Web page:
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Beware Liability Pitfalls Created by Regulations

Two scenarios demonstrate how employment practices risk for most companies lies in more mundane, everyday oversights.
By: | August 29, 2017 • 7 min read

High-profile harassment and discrimination claims — like those that surfaced against Amazon, Uber, Google and other giants — recently have made headlines and brought public attention to hot-button issues like equal pay and workplace diversity.

But the real employment practices risk for most companies lies in more mundane, everyday oversights.

Seemingly innocuous conversations with employees can be fraught with liability if the employer links certain personal details which may be connected to an employee’s disability to work attendance or performance.

Even when it seems they are doing everything right, employers can easily find themselves stuck in the complex web of employment regulations, including the Americans with Disabilities Act (ADA) and the Family and Medical Leave Act (FMLA).  Disciplinary measures against employees, even when legally justified, can still spark retaliation claims.

“If employees feel they were fired as punishment for using any time off allotted to them through the ADA or FMLA, they individually can file a retaliation claim against their employer,” said Joe Werner, director, Employment Practices Liability, Nationwide.

Such cases carry a strong human element that appeals to jurors’ sense of compassion and are easier for plaintiffs to argue.

“When making a legal and justified decision to terminate someone, employers don’t typically think about how that might look to a jury that has no stake in their organization,” Werner said.

While they can’t avoid every claim, employers can take proactive steps to ensure they fulfill their regulatory obligations and build the best possible defense for themselves in the event a claim is filed.

Proactive Loss Control

Joe Werner, Director
Management Liability and Specialty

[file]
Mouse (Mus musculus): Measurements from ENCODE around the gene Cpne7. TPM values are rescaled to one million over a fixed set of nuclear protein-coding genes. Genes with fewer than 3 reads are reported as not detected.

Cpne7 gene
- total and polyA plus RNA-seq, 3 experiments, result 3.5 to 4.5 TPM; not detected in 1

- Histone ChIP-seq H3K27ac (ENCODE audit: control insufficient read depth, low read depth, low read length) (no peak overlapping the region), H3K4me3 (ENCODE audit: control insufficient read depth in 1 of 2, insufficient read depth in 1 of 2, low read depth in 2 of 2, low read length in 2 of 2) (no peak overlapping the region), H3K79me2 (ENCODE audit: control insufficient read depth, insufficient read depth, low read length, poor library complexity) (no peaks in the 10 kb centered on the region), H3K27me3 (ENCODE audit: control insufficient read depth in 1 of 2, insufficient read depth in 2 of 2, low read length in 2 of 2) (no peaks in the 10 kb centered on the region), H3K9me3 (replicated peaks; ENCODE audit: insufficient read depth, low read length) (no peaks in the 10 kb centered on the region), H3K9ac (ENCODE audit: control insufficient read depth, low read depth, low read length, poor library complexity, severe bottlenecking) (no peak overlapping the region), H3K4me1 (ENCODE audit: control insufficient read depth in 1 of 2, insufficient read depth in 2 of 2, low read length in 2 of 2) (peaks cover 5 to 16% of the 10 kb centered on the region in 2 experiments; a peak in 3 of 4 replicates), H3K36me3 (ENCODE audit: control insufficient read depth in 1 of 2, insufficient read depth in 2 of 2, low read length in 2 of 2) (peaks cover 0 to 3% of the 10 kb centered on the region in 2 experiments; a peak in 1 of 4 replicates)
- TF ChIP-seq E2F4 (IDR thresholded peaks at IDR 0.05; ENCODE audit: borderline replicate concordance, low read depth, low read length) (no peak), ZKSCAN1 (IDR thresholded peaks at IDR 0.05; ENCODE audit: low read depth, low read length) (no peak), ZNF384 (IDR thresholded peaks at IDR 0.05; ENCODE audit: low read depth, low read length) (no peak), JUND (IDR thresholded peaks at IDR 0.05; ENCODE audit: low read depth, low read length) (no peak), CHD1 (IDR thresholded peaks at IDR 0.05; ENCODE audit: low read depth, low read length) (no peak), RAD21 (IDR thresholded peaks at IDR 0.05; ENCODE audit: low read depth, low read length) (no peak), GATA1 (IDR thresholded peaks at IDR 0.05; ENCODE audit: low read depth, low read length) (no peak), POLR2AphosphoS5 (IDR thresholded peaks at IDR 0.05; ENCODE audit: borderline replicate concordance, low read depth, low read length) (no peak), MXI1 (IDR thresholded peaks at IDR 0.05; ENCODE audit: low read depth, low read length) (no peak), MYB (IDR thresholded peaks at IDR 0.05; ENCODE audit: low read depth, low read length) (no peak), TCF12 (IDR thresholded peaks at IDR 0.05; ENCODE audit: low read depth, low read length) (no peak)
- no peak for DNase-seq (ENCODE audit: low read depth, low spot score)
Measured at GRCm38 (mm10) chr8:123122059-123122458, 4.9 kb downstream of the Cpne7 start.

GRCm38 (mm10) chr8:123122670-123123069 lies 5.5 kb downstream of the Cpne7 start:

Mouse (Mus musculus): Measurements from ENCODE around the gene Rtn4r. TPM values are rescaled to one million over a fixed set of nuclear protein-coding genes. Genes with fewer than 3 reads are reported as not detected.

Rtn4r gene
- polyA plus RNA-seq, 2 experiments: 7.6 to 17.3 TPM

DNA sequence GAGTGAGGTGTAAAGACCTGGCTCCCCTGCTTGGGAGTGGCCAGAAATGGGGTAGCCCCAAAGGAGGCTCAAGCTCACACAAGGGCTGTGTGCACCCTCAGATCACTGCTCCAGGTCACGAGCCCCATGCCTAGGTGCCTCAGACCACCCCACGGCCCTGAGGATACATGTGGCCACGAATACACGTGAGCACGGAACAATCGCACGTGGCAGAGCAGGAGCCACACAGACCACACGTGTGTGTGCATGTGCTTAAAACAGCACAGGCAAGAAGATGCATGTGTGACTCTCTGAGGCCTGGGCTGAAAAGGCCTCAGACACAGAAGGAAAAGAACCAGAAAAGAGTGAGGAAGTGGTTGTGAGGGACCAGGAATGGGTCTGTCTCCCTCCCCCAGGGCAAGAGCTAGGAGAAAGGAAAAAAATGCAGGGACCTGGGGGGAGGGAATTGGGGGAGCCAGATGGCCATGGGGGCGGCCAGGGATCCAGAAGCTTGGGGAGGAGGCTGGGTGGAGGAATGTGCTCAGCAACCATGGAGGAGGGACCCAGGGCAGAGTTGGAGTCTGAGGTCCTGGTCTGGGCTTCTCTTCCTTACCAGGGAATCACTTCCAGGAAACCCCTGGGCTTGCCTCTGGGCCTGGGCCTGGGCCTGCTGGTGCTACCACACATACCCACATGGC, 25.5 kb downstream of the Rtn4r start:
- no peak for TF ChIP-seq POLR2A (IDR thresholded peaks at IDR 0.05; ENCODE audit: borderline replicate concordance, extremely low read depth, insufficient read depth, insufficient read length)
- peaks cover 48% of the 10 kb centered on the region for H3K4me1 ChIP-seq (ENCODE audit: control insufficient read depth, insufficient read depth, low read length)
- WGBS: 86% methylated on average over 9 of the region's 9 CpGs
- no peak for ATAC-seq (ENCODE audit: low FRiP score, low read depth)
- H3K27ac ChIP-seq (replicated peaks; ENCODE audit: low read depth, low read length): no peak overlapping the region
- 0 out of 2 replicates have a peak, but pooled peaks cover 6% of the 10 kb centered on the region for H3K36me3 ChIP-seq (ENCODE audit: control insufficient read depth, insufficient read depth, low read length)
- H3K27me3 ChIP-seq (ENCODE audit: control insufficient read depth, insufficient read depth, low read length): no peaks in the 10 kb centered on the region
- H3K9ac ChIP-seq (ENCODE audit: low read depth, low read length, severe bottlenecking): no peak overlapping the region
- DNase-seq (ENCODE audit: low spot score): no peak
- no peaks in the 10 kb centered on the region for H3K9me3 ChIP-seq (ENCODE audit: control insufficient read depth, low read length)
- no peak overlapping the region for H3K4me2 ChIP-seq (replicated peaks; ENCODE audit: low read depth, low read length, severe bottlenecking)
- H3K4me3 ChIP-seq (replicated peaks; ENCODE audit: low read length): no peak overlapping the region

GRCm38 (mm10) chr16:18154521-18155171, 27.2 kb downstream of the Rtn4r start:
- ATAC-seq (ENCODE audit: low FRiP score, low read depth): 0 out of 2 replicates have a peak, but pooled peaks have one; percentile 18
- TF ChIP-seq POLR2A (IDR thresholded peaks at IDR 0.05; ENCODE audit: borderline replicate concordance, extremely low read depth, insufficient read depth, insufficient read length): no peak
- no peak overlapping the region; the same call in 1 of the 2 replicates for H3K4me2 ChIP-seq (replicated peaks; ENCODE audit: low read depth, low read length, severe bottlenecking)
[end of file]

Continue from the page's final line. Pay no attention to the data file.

Nationwide

Loss control services provided by insurers can deliver significant value for insureds who take advantage of them.

While many carriers offer a legal hotline, most stipulate that any guidance provided through that channel does not constitute as legal advice; the purpose is more to provide a general regulatory overview and outline an employer’s obligations.

Through a partnership with the law firm Littler Mendelson, however, Nationwide provides access to actual legal advice from attorneys with EPL experience and state-specific knowledge at no additional cost to insureds. Should policyholders encounter a situation they don’t feel equipped to handle, specific guidance is only a phone call away.

“Calling the hotline costs our clients nothing, but it may help them avoid thousands in settlements and legal fees down the road,” Werner said.

Two recent scenarios demonstrate just how easily employers can incur liability — and how the legal hotline can help mitigate it.

Case Study #1: Coping with Mental Illness

Littler Mendelson’s legal hotline was contacted by a large professional service company seeking guidance on how to handle an employee with attendance issues. The employee had worked for the company for about four years with only minor performance issues. However, she had been absent from the office a great deal in the preceding four months, exhausting her accrued sick and vacation time. The employer was on the verge of terminating her.